Big Kitty Labs' novel approach to developing software challenges the way we do business
When talking tech innovation and central Ohio, Big Kitty Labs comes up every time. The software foundry has been around for well over a decade but continues to innovate not only what it does but how it does it.
The two founders, Dan Rockwell and Tushar Kulkarni, say that moving “at warp” is what helps their clients and has pushed them from a two-person side project to a 55-person boutique-style lab applying tech to new frontiers for ventures large and small.
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Rockwell was working at Ohio State University’s Tech Commercialization Office when he met Kulkarni at Startup Weekend in 2008. Kulkarni had a background in software and ecommerce both in India and at Chase, and an entrepreneurial streak.
The two worked together on the team that won that event and started a company which Rockwell says “crashed and burned,” but they forged a partnership that hasn’t stopped churning out entrepreneurial projects and products since.
They formed Big Kitty Labs in 2009 as a part-time venture named after Rockwell’s wife’s cat, and turned out their own apps like CueThat, a utility that would let users add movies to their Netflix queue from many mobile apps, kind of like pinning to Pinterest. BKL was then able to mine user patterns to see what was popular, data that Netflix wasn’t releasing.
BKL got attention from industry publications like Tech Crunch and Hacker News, and around 2010, started attracting outside companies.
“People started saying ‘Hey guys, can we write you a check, can you help us bring creativity, rapid designs and development?’” Kulkarni says.
By 2015 both Kulkarni and Rockwell took the jump to full-time Big Kitty. By 2021, the company had grown beyond 55 employees, but the desire to give momentum to ideas still informs Big Kitty’s methods.
Rockwell says a couple of strategies have been key to BKL’s success. One, he calls “protobaking,” which hearkens back to the company’s Startup Weekend roots.
Big Kitty is big on brainstorming and then rapid-fire building, cranking out working prototypes in fast fashion—say, days to weeks. Further design then happens based on actual user experience and experimentation.
“Whiteboarding, designing, branding, that’s essential, let’s not discount that,” Kulkarni says. “But you go through $20K in two months. Why not give you a functional product by leveraging working stuff? And then you are already using the product within two months, versus a six-month journey where you don’t even know if you have product that users want.”
Big Kitty also provides more than code for clients. Rockwell says to work at speed, he spends a lot of time and effort with clients helping them hone not just their software but the very core ideas of their businesses.
“They are also really dialed in with connections based on where you are, who could really help with different aspects of starting the business,” says Darren Jackson, founder and CEO of Surgicloud, a Columbus startup Big Kitty recently helped launch.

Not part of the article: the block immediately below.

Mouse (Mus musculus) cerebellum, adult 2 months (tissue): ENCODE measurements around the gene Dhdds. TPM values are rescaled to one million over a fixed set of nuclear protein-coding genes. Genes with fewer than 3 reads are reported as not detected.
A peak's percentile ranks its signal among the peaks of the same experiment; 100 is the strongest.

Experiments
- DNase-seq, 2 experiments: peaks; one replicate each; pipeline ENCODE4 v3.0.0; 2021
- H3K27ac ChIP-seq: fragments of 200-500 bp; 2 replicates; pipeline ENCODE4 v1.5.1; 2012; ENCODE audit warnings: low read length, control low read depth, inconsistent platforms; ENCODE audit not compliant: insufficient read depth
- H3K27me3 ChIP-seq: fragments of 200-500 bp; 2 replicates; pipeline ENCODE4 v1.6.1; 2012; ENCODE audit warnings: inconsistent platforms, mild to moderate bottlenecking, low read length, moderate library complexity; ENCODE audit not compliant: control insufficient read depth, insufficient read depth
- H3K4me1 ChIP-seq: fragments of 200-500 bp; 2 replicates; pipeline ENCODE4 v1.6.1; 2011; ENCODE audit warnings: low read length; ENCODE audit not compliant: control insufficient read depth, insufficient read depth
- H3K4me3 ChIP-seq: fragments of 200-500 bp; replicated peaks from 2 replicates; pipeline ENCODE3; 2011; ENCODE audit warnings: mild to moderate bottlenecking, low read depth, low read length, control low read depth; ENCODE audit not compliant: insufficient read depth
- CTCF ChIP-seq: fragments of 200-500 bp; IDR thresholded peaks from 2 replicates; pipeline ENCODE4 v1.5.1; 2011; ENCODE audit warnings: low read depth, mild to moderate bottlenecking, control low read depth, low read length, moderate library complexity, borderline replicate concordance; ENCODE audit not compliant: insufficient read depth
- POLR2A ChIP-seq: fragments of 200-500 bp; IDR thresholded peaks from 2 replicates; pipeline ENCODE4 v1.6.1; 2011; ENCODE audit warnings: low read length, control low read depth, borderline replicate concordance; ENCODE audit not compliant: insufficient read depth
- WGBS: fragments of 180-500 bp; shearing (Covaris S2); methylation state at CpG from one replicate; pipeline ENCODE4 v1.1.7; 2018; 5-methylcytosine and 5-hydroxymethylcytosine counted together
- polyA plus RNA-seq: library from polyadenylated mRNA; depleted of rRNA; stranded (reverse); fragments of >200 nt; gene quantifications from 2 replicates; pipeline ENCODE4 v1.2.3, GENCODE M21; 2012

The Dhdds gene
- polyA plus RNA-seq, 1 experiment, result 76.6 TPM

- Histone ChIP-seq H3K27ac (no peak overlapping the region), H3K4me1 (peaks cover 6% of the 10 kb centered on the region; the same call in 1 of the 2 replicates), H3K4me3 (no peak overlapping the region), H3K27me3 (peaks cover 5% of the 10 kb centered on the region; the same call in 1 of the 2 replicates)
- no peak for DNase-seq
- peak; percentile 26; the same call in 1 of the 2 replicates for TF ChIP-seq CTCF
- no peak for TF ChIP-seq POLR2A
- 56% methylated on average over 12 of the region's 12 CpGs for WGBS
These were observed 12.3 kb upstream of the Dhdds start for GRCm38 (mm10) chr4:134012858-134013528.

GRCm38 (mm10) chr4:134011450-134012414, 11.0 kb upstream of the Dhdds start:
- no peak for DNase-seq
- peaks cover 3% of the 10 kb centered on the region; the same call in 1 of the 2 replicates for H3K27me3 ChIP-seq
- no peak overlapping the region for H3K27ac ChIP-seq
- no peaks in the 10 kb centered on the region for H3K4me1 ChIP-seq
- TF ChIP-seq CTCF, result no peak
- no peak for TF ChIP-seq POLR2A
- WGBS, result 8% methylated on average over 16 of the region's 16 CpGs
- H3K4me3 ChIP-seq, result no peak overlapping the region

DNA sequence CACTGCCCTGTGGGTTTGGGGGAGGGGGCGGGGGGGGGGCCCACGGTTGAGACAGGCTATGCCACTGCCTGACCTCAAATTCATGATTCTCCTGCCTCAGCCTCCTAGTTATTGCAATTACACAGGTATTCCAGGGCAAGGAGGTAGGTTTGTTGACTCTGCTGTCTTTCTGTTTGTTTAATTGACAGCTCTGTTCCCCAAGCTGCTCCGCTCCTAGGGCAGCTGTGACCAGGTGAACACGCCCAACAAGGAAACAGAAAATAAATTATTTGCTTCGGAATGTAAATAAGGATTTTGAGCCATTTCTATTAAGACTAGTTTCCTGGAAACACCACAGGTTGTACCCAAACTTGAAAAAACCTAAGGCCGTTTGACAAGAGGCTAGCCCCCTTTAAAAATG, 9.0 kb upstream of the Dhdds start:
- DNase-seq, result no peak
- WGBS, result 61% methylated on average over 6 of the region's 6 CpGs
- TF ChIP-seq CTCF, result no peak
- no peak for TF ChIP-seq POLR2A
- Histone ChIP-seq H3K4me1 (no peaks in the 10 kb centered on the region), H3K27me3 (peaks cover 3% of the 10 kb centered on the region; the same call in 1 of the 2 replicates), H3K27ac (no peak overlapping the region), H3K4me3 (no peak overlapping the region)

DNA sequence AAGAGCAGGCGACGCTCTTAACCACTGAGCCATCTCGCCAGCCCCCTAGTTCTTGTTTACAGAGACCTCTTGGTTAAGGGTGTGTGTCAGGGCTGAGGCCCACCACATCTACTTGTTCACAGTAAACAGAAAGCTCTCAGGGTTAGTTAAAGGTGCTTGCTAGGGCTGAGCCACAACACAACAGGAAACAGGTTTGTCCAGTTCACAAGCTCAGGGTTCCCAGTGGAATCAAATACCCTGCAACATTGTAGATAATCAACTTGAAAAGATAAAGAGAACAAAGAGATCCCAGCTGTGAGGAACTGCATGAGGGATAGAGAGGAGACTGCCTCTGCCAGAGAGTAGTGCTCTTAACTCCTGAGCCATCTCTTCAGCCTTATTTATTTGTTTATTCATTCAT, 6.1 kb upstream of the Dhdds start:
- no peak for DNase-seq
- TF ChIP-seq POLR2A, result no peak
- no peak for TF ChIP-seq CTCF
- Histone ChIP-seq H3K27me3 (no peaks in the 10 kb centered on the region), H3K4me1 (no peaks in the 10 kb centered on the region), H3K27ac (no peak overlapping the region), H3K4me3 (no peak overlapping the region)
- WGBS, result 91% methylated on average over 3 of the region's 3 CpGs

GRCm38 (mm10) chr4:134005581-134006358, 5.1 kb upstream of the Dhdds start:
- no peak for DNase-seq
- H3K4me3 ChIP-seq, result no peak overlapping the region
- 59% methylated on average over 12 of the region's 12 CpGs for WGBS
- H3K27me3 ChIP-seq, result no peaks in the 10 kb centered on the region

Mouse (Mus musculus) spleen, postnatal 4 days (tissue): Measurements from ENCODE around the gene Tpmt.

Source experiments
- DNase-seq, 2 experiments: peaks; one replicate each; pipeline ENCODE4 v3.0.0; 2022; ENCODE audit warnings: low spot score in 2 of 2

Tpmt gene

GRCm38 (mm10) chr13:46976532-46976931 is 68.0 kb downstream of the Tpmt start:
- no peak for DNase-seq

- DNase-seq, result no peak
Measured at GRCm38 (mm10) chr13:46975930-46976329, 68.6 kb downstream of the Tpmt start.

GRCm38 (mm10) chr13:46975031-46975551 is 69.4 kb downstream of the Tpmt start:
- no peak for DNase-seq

Jackson originally wanted help building an app to help his surgical instruments and implant device distributorship schedule operating room clinical consults. That kind of scheduling, he says, often took place on paper and was a huge pain point.
BKL designed his app and then helped him see its use could be extended beyond his distributorship, and be of use to manufacturers, hospitals and others. Now his in-house app is a new business.
Both Kulkarni and Rockwell say they’re happy with BKL’s current mix of about 60 percent startup and the rest corporate innovation projects.
“There are a couple of investment firms which have said to us, ‘If you feel confident in them, send them to us.’ We have become a first round of filtrations for VCs,” says Kulkarni.
It’s rarer now that BKL gets to do its own projects, although the company did enter a new era by acquiring a startup, Redbud Software, that it helped get off the ground.
Toward the end of 2021, BKL acquired Redbud, a greenhouse management platform that it had helped originally launch in 2018 and now has potential for huge growth in the cannabis industry.
Rockwell, who says he’s coming out of the pandemic doldrums having lost both of his parents in the past couple of years, says focusing on startup energy is what has rejuvenated his love for the business.
“That’s part of the thrill—you know, every quarter something weird is going to come in. Today you work on storing cattle better in a barn, yesterday it was sickle cell anemia, tomorrow it’s a sentient vape connected to your phone.”
Cynthia Bent Findlay is a freelance writer.
Big Kitty Labs
670 Meridian Way, Suite 248 Westerville, OH 43082
Founders: Dan Rockwell, CEO and Tushar Kulkarni
Business: Software consultancy